What is the comparative clinical effectiveness of monitoring glycemia with intermittently scanned continuous glucose monitoring versus real-time continuous glucose monitoring in people with diabetes?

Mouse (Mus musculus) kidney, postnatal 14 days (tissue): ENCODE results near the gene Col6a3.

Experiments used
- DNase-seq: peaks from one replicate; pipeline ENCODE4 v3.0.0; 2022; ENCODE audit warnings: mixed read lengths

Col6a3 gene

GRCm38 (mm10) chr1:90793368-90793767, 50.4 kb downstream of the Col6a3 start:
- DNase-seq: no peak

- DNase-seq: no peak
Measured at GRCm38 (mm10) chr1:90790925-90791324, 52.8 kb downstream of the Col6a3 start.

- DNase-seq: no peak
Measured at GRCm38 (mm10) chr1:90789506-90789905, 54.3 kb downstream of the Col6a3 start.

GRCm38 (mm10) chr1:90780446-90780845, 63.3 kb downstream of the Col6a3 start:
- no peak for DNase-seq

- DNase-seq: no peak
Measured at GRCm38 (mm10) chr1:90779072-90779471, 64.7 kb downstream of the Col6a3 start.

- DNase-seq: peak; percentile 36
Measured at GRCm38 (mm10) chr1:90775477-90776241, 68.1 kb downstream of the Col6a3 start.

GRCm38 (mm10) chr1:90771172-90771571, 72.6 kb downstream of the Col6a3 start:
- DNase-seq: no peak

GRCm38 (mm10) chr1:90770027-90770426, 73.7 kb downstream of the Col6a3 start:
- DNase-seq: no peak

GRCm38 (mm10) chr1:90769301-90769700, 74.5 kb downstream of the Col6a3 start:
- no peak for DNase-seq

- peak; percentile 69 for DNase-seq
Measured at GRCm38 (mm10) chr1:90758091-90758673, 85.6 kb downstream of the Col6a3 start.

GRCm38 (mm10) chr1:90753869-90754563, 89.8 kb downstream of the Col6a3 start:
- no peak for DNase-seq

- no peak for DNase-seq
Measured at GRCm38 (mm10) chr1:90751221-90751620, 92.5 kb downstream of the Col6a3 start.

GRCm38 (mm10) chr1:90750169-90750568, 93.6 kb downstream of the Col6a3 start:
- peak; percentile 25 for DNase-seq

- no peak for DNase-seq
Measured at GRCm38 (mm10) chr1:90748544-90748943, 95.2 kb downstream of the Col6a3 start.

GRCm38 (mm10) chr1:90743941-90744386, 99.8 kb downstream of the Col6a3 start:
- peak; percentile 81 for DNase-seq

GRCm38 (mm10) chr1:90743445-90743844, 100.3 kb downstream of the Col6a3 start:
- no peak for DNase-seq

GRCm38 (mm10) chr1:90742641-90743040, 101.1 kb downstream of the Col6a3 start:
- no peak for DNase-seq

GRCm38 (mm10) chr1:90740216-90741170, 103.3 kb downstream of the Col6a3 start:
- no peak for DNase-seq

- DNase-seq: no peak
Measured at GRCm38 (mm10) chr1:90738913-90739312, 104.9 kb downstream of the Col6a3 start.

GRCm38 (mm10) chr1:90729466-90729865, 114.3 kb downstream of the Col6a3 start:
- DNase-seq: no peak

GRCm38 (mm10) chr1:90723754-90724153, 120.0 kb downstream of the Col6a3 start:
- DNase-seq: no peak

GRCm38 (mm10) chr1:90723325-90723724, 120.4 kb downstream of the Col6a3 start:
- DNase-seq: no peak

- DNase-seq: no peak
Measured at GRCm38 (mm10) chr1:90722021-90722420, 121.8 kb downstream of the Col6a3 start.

Continuous glucose monitoring is a method of glucose testing in which a sensor is inserted into the skin and continuously monitors interstitial glucose concentrations. Real-time continuous glucose monitoring (rtCGM) systems automatically measure glucose and display a recent glucose value. Intermittently scanned continuous glucose monitoring (isCGM) systems require the person using the system to scan the sensor to display glucose information. The evidence of the comparative effectiveness of isCGM versus rtCGM for improving time in range, time above range, A1C, and quality of life in people with type 1 diabetes is uncertain. Evidence from some studies suggested there was a significant benefit favouring rtCGM versus isCGM for these outcomes, whereas other studies found no significant differences between treatment groups. Evidence suggested that people with type 1 diabetes using rtCGM spent significantly less time below range/time in hypoglycemia than those using isCGM. The evidence of the comparative safety of isCGM versus rtCGM in people with type 1 diabetes is limited and uncertain. Evidence from 1 study suggested that severe hypoglycemic events were more frequent in those using isCGM. In other studies, there were no severe hypoglycemic events in either treatment group. No studies were identified that evaluated the comparative effectiveness of isCGM versus rtCGM in people living with type 2 diabetes or gestational diabetes.